Anche io sarei interessato e mi piacerebbe coinvolgere anche le persone del jug
io sarei molto interessato...
On Tue, Dec 6, 2011 at 6:40 PM, Daniele Gobbetti <firstname.lastname@example.org> wrote:
> Bruno Cadonna <email@example.com> ha scritto:
>>Artikel dazu auf heise
>>On 12/6/11 11:33 AM, Pfeifer, Erwin wrote:
>>> I think it's worth readin' this.
>>> Taken from: http://www.wservernews.com/
>>> Your Smartphone -IS- Spying On You!
>>> There is a process installed on most recent smart phones called
>>> IQ. You cannot stop this process. It looks at what is happening on
>>> phone and sends every button you press to the IQ app. From there, the
>>> data — including the content of text messages — is sent to Carrier
>>> servers, in secret. I checked it out on my own HTC Android phone from
>>> Sprint and sure enough, it's there.
>>> It cannot be turned off without rooting the phone and then replacing
>>> whole OS. Moreover, even if you stop paying for service from your
>>> carrier and just use Wi-Fi, your phone still reports to Carrier IQ.
>>> Dang! Worse, if you use Google search, and type in a search term,
>>> is supposed to be https, so it should be encrypted. However, the
>>> IQ software sends it over Wi-Fi in cleartext: #DOUBLEFAIL.
>>> This particular software is installed on hundreds of millions of
>>> handsets, including modern BlackBerry and Nokia phones, and early
>>> versions of Apple's iOS, but no one knew about it until Android
>>> developer Trevor Eckhart analyzed how it works. Carrier IQ's software
>>> even running on every iOS version dating back to iOS 3, well-known
>>> iPhone hacker "Chpwn" said in a blog post. (Apple seem to have woken
>>> with iOS5 where you can turn off Diagnostics and Usage in Settings.)
>>> Link to Chpwn here: http://www.wservernews.com/go/1322990280328
>>> The software secretly logs pretty much anything that happens on a
>>> supposedly for the reason that carriers and phone manufacturers 'can
>>> quality control'. Yeah right, maybe so, but Carrier IQ can be served
>>> with subpoenas as well, and then all traffic is right there for Big
>>> Brother to be perused. Me no like. And think about compliance for a
>>> moment! This thing has a bunch of legal and ethical angles that the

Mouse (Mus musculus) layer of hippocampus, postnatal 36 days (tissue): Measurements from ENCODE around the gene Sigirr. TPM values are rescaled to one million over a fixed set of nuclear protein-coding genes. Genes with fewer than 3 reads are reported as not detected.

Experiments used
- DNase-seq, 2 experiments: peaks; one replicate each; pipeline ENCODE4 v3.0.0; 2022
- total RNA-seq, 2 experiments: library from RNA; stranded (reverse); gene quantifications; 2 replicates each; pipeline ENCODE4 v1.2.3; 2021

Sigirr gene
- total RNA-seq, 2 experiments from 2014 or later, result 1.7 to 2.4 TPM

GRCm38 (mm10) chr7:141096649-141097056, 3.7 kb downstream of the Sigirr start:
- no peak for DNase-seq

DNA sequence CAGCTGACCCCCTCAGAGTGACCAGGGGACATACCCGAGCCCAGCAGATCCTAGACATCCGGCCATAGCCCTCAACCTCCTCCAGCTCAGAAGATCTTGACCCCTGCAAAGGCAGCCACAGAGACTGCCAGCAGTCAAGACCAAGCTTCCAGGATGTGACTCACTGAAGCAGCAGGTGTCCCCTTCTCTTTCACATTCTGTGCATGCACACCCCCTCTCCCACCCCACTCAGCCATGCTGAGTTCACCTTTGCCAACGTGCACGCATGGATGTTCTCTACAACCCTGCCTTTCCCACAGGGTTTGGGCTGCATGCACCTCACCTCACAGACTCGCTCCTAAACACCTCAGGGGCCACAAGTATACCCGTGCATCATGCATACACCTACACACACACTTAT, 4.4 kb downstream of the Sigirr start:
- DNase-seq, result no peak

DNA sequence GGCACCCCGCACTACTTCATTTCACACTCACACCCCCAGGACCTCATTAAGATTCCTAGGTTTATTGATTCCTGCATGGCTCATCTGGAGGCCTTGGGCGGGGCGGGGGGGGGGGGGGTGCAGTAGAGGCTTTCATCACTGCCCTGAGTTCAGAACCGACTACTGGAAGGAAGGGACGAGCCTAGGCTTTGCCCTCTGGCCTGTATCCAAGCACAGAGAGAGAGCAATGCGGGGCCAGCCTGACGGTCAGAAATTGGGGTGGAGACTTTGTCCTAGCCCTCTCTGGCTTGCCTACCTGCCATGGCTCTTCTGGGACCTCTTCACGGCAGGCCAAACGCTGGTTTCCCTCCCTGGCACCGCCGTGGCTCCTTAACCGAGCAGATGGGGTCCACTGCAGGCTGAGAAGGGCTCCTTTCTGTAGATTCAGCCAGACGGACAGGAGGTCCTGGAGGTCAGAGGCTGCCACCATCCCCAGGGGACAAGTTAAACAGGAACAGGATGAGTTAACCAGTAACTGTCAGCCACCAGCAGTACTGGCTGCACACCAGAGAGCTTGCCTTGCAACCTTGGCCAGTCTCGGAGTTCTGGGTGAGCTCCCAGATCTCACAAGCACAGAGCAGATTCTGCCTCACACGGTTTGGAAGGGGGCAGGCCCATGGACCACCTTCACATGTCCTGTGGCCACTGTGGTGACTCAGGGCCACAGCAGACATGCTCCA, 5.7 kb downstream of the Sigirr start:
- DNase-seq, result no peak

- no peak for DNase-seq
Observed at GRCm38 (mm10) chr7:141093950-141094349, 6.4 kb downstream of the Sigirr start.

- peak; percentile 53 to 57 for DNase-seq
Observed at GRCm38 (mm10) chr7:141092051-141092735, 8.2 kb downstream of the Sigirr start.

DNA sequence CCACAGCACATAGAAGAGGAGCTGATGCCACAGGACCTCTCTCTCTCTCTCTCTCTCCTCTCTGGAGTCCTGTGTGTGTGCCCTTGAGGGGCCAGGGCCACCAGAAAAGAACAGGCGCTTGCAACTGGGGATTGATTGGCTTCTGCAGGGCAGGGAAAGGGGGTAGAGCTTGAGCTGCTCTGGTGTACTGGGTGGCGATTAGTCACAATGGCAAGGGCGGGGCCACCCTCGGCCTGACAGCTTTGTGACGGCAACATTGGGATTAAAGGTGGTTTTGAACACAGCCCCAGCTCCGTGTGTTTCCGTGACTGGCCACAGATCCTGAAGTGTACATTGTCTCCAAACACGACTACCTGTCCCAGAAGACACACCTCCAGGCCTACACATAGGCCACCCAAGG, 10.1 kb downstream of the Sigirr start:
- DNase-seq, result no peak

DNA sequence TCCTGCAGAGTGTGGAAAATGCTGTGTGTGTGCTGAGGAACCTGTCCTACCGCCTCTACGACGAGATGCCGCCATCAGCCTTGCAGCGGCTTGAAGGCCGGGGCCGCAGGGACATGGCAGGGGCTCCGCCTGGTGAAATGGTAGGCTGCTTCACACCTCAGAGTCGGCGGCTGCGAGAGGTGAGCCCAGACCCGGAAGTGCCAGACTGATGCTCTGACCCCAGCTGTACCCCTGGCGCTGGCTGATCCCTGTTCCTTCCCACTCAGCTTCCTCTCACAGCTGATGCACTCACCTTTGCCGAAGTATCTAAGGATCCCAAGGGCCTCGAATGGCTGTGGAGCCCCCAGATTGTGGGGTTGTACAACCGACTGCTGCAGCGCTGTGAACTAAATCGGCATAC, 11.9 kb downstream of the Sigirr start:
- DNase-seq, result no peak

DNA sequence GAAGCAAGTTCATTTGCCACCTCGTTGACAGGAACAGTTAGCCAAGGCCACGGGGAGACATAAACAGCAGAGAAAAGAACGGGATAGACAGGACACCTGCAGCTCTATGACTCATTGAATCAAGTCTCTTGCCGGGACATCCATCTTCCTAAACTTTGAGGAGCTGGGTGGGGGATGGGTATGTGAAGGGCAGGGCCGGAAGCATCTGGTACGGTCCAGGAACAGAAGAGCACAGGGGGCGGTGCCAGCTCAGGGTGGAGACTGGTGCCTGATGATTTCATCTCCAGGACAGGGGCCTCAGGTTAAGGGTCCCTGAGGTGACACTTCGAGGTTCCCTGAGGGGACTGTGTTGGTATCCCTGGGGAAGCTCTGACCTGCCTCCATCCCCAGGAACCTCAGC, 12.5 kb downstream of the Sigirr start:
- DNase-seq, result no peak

>>> lawyers are just going to LOVE. I'm pretty sure the first class
>>> lawsuits are being filed are you read this.
>>> I would not be surprised if this will go all the way up to the
>>> Court, it is related to the the Fourth Amendment of the U.S.
>>> Constitution: "The right of the people to be secure in their persons,
>>> houses, papers, and effects, against unreasonable searches and
>>> shall not be violated, and no Warrants shall issue, but upon probable
>>> cause, supported by Oath or affirmation, and particularly describing
>>> place to be searched, and the persons or things to be seized."
>>> Wow, what a privacy and security hole, unbelievable. Below is the
>>> video where he clearly shows what is going on. Eckhart calls it a
>>> rootkit, but that is a bit much, though it clearly qualifies as a
>>> Backdoor Trojan in my book.
>>> Probably CIQ started out with the laudable idea to measure carrier
>>> handset performance. But that is where it went off the rails in a
>>> Using code that acts like a backdoor Trojan is totally the wrong way
>>> do that. I wonder if they heard of the Sony rootkit debacle of 2005?
>>> The carriers (and Carrier IQ) have access to Android source code, and
>>> apparently they do what they want with it, without Google being able
>>> object. Apple seems to have taken action, caused by user backlash.
>>> Google, I suggest you have a look into this... remember 'do no evil'?
>>> Ben Scott remarked: "A while ago some people said, "Glad I'm on
>>> Verizon!". Then the apparent Verizon reporting was discovered. Other
>>> people were saying, "Glad I don't use Android!". Then Symbian and RIM
>>> reporting was discovered. Other people said, "Hah hah! Apple would
>>> *never* let this happen!" Then the iOS reporting was discovered.
>>> appears to be a trend here." I wonder if the Carriers are in bed with
>>> the Feds,and that Law Enforcement is using this. Talk about privacy
>>> You can see the video where Eckhart demos what happens on Android.
>>> that I have anything to hide, but I'm going to root my phone now, or
>>> look for some app that rips out CIQ.
>>> Video on WIRED:
>>> Update: Looks like Eckhart -has- some code that checks for CIQ and
>>> disables it. Less time than rooting a phone. Start here:
> Questa di carrierIQ è davvero una brutta storia, che no fa che peggiorare col passare dei giorni.
> Vogliamo fare un piccolo workshop: "libera il tuo smarphone (android)" dove mostrare come si installa una versione free(compilata dai sorgenti) di android?
> Ci sarebbero persone interessate a partecipare?
> -- Inviato con un client di posta free ed open source